I think I’m starting to get there. I know with my “food issues” that accepting that I am BAD at living a rigid-perfect-eating lifestyle, and opening my mind to being GOOD at self-correcting, listening to my hunger, working on eliminating limiting beliefs, I have actually started to become GOOD at leading a NORMAL life where food is concerned. And frankly, normal is fantastic.
So, having written this, that’s exactly what I’m going to do. I’m going to start trying to look at things I’m bad at as opportunities to learn. In fact, I’m going to ask the universe to show me way more things I’m bad at, so I’ll get a chance to grow and open my mind and APPRECIATE the things I’m good at.
And tonight, I might just try being REALLY BAD at that P90X yoga tape again!!!!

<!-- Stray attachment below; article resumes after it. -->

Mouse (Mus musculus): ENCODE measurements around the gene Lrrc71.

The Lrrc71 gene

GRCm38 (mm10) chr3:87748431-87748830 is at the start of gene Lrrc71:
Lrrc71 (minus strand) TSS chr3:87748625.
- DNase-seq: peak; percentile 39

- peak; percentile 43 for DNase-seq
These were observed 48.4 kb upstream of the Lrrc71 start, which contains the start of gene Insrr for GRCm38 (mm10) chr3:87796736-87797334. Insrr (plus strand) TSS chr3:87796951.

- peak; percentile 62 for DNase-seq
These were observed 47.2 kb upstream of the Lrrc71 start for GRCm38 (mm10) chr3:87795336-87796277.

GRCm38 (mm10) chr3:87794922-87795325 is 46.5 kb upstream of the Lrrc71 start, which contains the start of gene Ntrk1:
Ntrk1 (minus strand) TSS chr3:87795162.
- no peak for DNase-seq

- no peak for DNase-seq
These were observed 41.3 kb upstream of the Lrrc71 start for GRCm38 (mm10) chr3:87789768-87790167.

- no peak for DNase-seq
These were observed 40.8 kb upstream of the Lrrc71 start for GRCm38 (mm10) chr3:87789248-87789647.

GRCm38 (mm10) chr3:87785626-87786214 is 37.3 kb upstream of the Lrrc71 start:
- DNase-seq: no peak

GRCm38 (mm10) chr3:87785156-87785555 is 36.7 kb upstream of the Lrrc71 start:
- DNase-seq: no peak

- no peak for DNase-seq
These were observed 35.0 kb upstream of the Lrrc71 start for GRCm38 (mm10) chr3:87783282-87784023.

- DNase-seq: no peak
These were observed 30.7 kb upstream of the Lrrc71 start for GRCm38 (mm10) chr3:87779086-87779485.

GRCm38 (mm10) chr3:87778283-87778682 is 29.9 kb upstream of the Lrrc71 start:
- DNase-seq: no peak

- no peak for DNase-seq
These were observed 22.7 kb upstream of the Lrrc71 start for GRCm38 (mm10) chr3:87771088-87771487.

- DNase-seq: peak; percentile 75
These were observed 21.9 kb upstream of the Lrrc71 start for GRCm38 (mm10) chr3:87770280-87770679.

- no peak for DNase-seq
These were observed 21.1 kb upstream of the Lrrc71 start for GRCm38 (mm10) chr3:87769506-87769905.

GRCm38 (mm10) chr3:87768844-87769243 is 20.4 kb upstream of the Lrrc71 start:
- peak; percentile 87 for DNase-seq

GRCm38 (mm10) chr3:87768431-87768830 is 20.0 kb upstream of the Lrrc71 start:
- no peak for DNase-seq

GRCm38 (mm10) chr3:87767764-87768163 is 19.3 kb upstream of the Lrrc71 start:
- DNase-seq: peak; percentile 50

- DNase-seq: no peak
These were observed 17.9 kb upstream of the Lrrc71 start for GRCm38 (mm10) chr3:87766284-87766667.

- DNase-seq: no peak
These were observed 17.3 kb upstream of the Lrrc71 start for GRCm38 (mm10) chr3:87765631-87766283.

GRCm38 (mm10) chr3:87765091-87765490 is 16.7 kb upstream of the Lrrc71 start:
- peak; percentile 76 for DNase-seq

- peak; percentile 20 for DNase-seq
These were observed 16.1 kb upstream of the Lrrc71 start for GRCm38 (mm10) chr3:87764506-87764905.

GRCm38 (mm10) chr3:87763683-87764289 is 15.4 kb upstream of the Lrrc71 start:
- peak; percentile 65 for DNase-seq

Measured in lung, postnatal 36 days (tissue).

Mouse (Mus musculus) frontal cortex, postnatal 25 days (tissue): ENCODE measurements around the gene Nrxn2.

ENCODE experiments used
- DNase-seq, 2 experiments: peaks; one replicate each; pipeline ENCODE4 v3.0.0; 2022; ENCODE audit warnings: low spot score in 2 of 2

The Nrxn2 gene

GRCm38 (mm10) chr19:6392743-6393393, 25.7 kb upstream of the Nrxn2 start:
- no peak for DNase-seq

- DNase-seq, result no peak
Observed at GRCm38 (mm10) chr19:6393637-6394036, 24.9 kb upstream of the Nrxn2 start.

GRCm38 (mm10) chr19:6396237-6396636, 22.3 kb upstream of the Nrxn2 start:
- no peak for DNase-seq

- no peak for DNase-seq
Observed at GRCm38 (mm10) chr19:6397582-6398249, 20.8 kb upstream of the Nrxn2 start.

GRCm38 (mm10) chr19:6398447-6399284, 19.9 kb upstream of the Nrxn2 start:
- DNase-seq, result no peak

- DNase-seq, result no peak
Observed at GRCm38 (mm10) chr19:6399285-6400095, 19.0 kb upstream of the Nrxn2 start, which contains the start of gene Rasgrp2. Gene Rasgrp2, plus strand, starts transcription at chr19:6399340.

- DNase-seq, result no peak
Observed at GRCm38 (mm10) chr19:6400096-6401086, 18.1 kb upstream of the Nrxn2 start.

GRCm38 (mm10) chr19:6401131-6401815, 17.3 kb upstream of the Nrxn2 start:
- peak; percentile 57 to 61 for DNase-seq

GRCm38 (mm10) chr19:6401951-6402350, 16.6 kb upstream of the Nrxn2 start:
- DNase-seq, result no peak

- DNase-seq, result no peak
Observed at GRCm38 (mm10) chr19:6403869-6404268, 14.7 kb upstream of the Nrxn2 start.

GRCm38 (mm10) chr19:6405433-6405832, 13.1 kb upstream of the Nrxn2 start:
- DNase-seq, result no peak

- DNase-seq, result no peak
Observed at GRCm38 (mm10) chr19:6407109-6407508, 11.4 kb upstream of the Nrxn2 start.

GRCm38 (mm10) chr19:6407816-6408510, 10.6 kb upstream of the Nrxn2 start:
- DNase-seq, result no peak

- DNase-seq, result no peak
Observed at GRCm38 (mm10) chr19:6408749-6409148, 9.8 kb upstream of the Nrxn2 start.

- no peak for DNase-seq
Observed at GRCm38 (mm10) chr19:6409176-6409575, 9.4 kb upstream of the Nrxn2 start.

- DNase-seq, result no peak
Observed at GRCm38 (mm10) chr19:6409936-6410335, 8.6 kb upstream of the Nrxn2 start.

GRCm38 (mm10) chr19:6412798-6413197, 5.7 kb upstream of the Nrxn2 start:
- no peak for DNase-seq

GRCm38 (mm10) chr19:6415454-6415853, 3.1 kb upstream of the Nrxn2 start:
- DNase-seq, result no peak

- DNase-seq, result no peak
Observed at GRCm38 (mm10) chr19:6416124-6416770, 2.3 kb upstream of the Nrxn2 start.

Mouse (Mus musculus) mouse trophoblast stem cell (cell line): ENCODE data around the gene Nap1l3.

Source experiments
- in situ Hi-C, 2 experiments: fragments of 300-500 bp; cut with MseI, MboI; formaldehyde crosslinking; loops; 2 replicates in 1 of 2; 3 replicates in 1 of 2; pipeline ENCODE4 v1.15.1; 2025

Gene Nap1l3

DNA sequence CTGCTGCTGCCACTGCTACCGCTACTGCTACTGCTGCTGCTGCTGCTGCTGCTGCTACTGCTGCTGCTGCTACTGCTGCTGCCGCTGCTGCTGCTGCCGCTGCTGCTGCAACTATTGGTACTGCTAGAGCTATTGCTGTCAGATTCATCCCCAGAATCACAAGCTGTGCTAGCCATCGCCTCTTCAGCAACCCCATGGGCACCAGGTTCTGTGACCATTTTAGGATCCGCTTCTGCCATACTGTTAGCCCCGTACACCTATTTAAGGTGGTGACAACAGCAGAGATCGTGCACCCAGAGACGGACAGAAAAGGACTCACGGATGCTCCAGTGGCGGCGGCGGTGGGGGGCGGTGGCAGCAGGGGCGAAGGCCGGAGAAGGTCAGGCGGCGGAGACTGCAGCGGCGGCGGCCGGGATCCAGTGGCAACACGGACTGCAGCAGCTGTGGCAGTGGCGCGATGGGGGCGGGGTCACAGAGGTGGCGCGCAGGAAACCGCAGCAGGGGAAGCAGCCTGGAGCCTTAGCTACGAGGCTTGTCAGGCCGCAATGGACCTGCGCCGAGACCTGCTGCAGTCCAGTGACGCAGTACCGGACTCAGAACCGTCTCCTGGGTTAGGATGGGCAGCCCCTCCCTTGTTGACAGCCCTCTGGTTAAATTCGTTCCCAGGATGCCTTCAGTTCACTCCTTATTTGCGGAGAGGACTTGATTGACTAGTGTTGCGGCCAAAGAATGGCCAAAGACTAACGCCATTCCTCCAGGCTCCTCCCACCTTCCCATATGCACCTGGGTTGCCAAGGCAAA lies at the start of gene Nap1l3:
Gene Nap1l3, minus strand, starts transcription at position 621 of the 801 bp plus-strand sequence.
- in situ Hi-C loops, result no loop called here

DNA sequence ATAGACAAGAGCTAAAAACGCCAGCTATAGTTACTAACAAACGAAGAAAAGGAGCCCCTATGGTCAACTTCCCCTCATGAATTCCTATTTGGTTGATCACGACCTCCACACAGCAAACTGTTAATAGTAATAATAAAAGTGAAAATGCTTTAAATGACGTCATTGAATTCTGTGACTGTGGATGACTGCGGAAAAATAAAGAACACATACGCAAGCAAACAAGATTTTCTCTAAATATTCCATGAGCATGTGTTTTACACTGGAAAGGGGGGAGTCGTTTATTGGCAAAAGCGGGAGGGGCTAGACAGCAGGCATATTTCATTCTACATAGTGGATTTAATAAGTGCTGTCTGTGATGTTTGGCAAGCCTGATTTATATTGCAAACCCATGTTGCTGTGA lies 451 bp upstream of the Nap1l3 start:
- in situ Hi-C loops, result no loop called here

Friday, December 5, 2008
But he had been traveling since 6:00 a.m., so when I suggested the grill –well the look I got was so sweet and sad (it said “I will if I have to, but please don't make me") I suggested we go to the Alehouse and get something.
Now the Alehouse has always been one of my favorite restaurants because they have these “zinger” chicken fingers that they will grill instead of fry. It’s always been a favorite because I used to “reward” myself for having something that would normally be “naughty” in a healthy way. They also offer a ton of grilled lean food, without really heavy sauces, they will substitute without complaint and provide steamed vegetables – all in all, tons of healthy choices – so I wasn’t even limited to the zingers when I went there. All in all, a “dieter’s dream.”